Dr Michaela Finsterbusch, Research Fellow, Centre for Inflammatory Diseases
Platelet accumulation and interactions with neutrophils in acute glomerulonephritis
Glomerulonephritis is a leading cause of end-stage renal failure. In this disease immune cells (e.g. neutrophils in acute glomerulonephritis) are incorrectly activated and start to fight against us by attacking and damaging tissue in the kidney. We believe that cross-talk between different cells (e.g. between platelets and neutrophils) initiate neutrophil-dependent inflammation and the release of harmful factors such as reactive oxygen species. To study the behaviour and distinct role of these cell types in the healthy glomerulus and during acute glomerular inflammation, we use highly advanced microscopy techniques, allowing us to visualise these cells in real-time in the live organ. We hope that data arising from this work will help to better understand the cause of glomerulonephritis and help to develop more effective and saver therapies to block these injurious pathways in patients.
Michaela joined Prof. Michael Hickey's group at the Centre for Inflammatory Diseases, Monash University in 2014 as a research fellow to study immune-modulatory mechanisms of leukocytes in experimental glomerulonephritis. Michaela trained at the University of Applied Sciences in Vienna and graduated with a Master's degree in biomedicine/analytics. During her Master's thesis Michaela studied IL-10 signalling specifically through common IL-10 receptor 1 variants in Prof. Christoph Gasche's lab at the Medical University of Vienna (Department of Gastroenterology). After graduating, Michaela moved to London to do her PhD with Prof. Sussan Nourshargh (William Harvey Research Institute) investigating immune and vascular functions in experimental models of inflammation on a three year British Heart Foundation-funded PhD scholarship. She completed her PhD in 2013 and stayed in London for another year to work in Prof. Amrita Ahluwalia's lab on the transient receptor potential cation channel subfamily V member 1 (TRPV1).
In 2014, Michaela was recruited to Monash University by Prof. Michael Hickey to study the involvement of and communication between different immune cells (e.g. neutrophils, monocytes, platelets) in acute glomerulonephritis. For her work, Michaela primarily uses highly advanced microscopy techniques (i.e. spinning disc and multiphoton confocal microscopy) to visualise different cell types and analyse their behaviour in the live organ.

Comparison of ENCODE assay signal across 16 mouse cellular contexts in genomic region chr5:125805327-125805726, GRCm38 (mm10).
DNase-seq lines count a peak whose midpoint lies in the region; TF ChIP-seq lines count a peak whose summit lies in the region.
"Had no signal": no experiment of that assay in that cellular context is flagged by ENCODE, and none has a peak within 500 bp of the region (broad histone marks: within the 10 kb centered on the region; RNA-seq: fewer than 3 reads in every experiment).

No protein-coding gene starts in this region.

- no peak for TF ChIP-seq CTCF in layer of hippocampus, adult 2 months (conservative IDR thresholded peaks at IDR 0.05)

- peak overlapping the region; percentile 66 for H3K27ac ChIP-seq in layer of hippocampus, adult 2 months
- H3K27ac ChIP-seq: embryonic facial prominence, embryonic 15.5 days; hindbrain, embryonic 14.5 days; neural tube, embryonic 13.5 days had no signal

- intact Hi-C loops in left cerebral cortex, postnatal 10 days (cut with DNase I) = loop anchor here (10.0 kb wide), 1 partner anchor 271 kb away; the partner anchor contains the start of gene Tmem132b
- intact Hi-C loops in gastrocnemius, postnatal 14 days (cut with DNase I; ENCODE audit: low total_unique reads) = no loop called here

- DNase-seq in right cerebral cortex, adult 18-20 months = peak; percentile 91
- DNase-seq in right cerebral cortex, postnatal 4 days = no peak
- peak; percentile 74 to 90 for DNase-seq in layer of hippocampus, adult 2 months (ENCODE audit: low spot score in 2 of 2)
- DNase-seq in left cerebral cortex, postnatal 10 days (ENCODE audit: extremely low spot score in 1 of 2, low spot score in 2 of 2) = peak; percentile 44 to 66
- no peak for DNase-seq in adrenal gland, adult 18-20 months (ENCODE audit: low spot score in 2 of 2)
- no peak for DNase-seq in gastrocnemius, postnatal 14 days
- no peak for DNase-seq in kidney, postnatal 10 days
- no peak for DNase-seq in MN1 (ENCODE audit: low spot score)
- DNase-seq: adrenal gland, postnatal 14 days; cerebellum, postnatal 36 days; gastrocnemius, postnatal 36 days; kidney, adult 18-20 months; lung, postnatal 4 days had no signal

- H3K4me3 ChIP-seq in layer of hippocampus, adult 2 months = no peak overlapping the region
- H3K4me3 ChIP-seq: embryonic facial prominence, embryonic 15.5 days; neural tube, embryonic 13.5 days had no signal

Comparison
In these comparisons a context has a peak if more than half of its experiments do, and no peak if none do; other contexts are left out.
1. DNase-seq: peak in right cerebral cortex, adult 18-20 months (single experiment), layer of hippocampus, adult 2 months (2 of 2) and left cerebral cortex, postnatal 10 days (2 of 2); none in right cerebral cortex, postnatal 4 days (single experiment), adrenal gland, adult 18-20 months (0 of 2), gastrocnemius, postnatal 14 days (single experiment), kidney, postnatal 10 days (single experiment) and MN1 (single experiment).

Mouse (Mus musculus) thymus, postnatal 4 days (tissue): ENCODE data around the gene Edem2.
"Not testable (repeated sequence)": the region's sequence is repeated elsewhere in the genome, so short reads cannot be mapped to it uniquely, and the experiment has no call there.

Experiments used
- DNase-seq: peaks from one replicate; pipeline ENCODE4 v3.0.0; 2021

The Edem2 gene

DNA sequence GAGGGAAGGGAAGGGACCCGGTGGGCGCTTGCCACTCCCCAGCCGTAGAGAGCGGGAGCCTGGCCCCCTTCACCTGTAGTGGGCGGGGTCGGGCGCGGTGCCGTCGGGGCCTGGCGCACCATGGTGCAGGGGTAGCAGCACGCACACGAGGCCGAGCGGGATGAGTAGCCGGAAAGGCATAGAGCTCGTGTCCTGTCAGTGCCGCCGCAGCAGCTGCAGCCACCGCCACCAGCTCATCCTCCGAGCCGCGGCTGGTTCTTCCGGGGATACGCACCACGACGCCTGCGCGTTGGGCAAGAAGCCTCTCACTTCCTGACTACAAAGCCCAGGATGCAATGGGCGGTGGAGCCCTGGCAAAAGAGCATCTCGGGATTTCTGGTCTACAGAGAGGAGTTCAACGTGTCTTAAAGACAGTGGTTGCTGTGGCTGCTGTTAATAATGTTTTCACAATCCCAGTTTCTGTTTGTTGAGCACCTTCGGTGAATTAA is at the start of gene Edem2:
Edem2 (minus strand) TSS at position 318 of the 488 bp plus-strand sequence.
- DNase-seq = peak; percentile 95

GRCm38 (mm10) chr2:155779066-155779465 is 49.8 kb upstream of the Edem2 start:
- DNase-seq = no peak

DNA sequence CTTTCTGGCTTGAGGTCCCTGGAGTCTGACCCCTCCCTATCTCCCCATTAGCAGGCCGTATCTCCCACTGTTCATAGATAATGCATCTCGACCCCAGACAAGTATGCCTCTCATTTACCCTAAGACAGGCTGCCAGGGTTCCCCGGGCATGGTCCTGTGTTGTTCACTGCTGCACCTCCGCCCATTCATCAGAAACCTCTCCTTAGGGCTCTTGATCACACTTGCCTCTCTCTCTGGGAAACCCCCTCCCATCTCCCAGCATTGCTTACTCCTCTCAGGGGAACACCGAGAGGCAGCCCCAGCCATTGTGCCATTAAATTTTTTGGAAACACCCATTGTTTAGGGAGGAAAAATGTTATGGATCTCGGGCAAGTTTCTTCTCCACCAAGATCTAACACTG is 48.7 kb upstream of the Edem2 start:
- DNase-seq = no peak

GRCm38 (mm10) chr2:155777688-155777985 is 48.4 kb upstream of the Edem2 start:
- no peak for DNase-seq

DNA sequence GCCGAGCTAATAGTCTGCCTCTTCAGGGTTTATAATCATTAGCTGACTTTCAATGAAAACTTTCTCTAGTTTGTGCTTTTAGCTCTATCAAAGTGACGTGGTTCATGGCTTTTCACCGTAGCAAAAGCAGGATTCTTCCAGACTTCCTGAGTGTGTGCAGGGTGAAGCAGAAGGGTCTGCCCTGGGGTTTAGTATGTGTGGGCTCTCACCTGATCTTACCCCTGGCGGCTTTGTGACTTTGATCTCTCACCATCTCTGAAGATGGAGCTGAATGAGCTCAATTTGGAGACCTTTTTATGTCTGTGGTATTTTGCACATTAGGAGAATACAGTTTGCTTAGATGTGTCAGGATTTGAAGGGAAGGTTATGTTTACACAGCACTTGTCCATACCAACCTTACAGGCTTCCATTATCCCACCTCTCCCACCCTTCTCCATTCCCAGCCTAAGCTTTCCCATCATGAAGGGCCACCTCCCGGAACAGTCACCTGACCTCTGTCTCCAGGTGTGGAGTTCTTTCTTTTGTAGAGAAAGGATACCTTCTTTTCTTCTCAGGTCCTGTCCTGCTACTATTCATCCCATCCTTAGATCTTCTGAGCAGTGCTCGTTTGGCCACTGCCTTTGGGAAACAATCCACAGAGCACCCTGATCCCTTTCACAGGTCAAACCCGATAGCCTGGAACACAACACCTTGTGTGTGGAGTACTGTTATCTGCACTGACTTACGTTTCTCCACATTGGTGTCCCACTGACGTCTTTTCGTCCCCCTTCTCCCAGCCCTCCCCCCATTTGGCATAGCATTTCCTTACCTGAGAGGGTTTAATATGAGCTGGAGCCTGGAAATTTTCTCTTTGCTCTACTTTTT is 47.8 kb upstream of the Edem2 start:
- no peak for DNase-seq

In 2015, Michaela has been successfully awarded an Erwin Schroedinger fellowship funded by the Austrian Science Fund.
Mr SJ Shen, Postgraduate student, Centre for Inflammatory Diseases – milestone review
Investigating the impact of neutrophil recruitment on colonic inflammation
Inflammatory bowel disease (IBD) is a group of idiopathic, chronic and relapsing inflammatory disease, and includes primarily Crohn’s Disease (CD) and Ulcerative Colitis (UC). There is currently no cure, and disease management strategies only alleviate the symptoms. Patients with IBD have severe complications such as weight loss, fatigue, bloody stools, and diarrhoea. These symptoms arise from activation and potentiation of an abnormal immune response, whereby immune cells are recruited to the gut and damage the gut tissue.
One cell type of interest is neutrophils, where high numbers have been associated with disease. This is also the general consensus in the dextran sodium sulphate (DSS)-induced colitis model, a well-established mouse model of UC, which recapitulates the pathological signs of the human disease.
We now know changes in the gut microbiota affect immune cells such as regulatory T cells and invariant natural killer T (iNKT) cells. Studies have elucidated a clear beneficial role of regulatory T cells in colitis, but the role of iNKT cells is less well-defined. Therefore, the first aim of my project is on exploring the role of iNKT cells on leukocyte recruitment following DSS-induced colitis.
Given the link between the gut microbiota and colitis, modulation of the microbial composition may affect disease progression. In fact, recent research has revealed anti-inflammatory properties of fibre and its fermented products short-chain fatty acids. However, less is known about the impact of a lack of fibre and whether that is a risk factor for the plethora of inflammatory diseases. Thus, the second aim of my project is on examining how a lack of fibre changes the physiology to be more prone to inflammation.
Sj Shen is currently a second year PhD candidate at Monash Medical Centre (Clayton), supervised by Dr. Connie Wong and Prof. Michael Hickey, with a research interest in the effect of dietary fibre in a mouse model of Inflammatory Bowel Disease. He completed Bachelor of Biomedical Sciences at Monash University (Clayton), which included a unit of third year research examining the role of fibre in a mouse model of asthma, taken under the supervision of Dr. Alison Thorburn. Sj then undertook an Honours year with the Department of Immunology (Clayton) at Monash University in the same lab, with research focus on the effect of diet in experimental eosinophilic oesophagitis.
Further information, including the link to add the seminar series to your google calendar, is available from CID Weekly Seminar Series website [http://www.med.monash.edu.au/scs/medicine/cid/seminar-series.html]